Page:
Letterer: VC's Joe Caramagna
Cover: Alessandro Barbucci and Barbara Canepa
Review: Dan Toland
Okay. I'm about to do something I don't normally do. Something that goes against every instinct I have. I'm going to praise Joe Quesada.
In all seriousness, I know I don't agree with every decision that gets made at the company, and that I give him a fair amount of crap, but Quesada really is the best thing that's happened to Marvel in a very long time. Marvel is taking risks and producing experimental work that hasn't been seen since the days of Epic Illustrated and the black and white magazines. The fact that projects like Sky Doll are coming out with Marvel's name on them is a sign of the company's growth.
And yes, Marvel had to do this sooner or later; DC's been coming out with more adult "arty" books for well over 20 years now. But the fact is, while Marvel can better afford to throw multiple experiments at the wall to see what sticks now that the movie checks have cleared, there hasn't been an editor-in-chief at Marvel who has done anything like this since Jim Shooter. So, well done, Joe. That thing with Logan? I'm past it. (Anita Blake, on the other hand.)
So, with that out of the way, what exactly are we dealing with here? Sky Doll is a reprint of a European comic, extremely reminiscent of Heavy Metal, about a galaxy ruled by a "papess" named Lodovica, primarily through total manipulation of the media, largely through the prodigious use of staged "miracles" and the constant distraction of omnipresent erotica. An opposing papacy, Agape, has been banished, her followers labeled as rebels and heretics. Noa, the Sky Doll of the title, is a robot created primarily to serve the state. And because the state is founded largely on sex and perversion, Noa's jobs tended to be base in nature. She has met up with Roy and Jahu, two servants of the Lodovic Empire, who have been sent to quash a burgeoning new religion on the planet Aqua. However, in their travels, the group finds that the Lodovic system they work for, and its papess, may not be all they're cracked up to be.
That's it in a nutshell. In truth, there's a hell of a lot going on here, and the fact is that, having missed the first two volumes, it was extremely difficult to catch up. I worked at it pretty hard, though, because this book has an awful lot going for it. First and foremost, the art is absolutely gorgeous. I wasn't kidding when I said this reminded me of Heavy Metal; this is clearly a very European style, and I was reminded of Moebius to a certain extent. The world created here is exquisitely detailed, very well designed and just gorgeous to look at. I swear there's some anime influence in here as well.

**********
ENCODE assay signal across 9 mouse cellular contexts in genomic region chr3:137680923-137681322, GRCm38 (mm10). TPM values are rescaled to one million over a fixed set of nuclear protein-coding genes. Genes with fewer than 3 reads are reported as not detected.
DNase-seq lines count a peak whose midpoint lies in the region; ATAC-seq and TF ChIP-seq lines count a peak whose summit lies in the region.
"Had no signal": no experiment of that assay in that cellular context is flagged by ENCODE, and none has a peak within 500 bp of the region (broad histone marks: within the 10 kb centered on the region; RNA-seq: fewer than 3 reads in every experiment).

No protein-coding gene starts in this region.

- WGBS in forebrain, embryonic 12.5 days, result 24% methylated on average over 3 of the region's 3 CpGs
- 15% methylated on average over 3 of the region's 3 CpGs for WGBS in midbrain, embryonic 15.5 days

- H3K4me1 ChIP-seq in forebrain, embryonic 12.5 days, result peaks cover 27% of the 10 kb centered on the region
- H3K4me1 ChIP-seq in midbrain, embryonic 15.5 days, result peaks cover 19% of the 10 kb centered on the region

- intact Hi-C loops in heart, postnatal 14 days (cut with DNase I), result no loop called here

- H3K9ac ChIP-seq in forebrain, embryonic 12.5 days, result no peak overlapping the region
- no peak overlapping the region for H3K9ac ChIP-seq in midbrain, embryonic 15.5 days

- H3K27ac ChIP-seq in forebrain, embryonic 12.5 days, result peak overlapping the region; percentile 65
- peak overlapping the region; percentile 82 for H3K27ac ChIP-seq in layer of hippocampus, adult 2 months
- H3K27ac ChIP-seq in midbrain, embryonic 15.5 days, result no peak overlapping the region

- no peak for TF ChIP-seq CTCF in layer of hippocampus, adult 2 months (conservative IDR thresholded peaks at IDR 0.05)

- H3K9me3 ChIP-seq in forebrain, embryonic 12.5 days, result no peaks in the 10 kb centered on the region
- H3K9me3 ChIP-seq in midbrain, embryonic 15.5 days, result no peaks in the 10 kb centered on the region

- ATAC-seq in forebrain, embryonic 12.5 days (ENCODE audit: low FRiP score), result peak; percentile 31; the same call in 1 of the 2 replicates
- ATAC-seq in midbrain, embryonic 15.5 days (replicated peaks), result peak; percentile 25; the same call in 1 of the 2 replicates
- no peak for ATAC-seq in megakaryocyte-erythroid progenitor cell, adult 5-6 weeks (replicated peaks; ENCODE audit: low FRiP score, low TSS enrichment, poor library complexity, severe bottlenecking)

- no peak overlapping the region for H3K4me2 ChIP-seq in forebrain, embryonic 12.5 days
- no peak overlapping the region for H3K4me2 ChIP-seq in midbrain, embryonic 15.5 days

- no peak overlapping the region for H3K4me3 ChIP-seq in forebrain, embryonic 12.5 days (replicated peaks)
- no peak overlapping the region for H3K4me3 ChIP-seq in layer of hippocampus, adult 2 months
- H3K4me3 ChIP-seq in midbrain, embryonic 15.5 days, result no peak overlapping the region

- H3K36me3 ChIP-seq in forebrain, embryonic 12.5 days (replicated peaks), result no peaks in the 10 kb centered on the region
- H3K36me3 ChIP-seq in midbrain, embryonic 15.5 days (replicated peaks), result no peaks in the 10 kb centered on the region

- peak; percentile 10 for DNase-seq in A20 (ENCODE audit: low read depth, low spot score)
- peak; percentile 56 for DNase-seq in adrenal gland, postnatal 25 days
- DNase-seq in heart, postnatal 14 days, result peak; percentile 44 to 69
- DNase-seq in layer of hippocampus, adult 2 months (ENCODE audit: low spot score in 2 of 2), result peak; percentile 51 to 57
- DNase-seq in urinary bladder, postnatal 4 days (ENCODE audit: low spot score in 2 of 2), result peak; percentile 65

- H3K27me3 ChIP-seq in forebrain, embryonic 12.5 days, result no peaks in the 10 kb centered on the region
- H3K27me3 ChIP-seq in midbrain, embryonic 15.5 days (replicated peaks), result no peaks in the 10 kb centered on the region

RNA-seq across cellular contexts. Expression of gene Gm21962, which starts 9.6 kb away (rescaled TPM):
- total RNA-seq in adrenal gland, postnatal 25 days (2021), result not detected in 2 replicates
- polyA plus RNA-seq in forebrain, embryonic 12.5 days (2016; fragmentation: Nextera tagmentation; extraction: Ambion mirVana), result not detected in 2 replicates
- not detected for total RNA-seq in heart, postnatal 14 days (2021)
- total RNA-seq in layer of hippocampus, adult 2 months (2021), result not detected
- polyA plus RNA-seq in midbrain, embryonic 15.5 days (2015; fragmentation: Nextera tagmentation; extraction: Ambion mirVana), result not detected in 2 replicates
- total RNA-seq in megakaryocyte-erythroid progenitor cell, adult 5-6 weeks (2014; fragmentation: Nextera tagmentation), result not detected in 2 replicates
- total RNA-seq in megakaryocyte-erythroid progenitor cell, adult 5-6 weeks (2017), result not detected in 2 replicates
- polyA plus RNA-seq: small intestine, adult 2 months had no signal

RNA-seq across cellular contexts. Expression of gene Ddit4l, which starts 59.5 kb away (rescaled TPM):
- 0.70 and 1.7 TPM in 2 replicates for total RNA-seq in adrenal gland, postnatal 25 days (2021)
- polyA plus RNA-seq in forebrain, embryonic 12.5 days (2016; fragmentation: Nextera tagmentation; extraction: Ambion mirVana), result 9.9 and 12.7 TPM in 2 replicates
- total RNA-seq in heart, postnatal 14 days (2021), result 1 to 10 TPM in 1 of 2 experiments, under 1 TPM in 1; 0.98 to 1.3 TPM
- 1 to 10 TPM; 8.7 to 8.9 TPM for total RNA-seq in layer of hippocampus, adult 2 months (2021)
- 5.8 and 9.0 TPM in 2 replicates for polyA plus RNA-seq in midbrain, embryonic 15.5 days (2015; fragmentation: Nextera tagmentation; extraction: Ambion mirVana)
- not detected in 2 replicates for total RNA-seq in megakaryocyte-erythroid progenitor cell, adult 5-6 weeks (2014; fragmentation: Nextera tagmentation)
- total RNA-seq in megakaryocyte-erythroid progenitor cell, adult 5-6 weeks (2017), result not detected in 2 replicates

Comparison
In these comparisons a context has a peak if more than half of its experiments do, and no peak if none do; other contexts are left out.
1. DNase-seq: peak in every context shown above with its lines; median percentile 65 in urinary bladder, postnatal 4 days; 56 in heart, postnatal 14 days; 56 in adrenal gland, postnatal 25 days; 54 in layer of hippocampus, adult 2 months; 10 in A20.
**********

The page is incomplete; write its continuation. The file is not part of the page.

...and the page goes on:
What struck me was how adult this story is. Not in the "Hey, that robot has boobies!" sense, although, yes, the robot has boobies. This story is taking on organized religion, sexual mores, the way the government can use the media to manipulate its people and, perhaps most dangerously of all, Oprah. This is a fiercely intelligent story. It is also an extremely dense one. If you're going to read this, you have to commit to it. The first time I opened the file I skimmed through it, got very confused, briefly wondered how the hell I was going to encapsulate it, and turned off the computer to lose myself in the warm embrace of the dumbest TV show I could find. Once I plowed through it, though, I found it to be immensely rewarding.
With all that said, this is a tough book to wholeheartedly recommend. This story isn't making fun of God; it's making fun of His fan club. However, in my experience, His fan club frequently can't tell the difference. So, if that's a concern, know that going in. But more than that; without having read the first two volumes, it's quite difficult to make heads or tails out of anything here. I'm going to have to pull out the buyrow. It's completely, utterly, totally worth both your time and your six dollars. However, you may want to think about tracking down the first two books. But even if you don't buy this, you must read it.
Universal War One #1
Writer: Denis Bajram
Adapted: Paul Benjamin
Artist: Denis Bajram
Letterer: VC's Joe Caramagna
Cover: Denis Bajram
In the distant future, the human population has spilled over to coat our entire solar system. Civilization has split between the warm core planets and the more remote, desolate outlying planets. And (surprise), the human race still hasn't figured out how to peacefully coexist. But in the midst of a bitter civil war between entire planets, something unexpected happened: a thick black wall suddenly materialized, dividing the warring factions and their shared solar system in two. Absorbing all light and matter, humanity's only chance to learn more about this invading, unfamiliar object lies in the hands of the Purgatory Squadron. The nearest ship to the wall at the time of its appearance, the Purgatory just so happens to be a collection of lowlifes and criminals, granted a second chance at life by serving onboard. Not exactly the kind of people you'd want to entrust with the future of mankind.
Denis Bajram plays all roles in Universal War One: writer, artist, colorist. I imagine he'd be handling the lettering too, if he'd originally written the series in English. As a writer, he's deeply concerned with the details and intricacies of his story, and as an artist he's pretty much the same.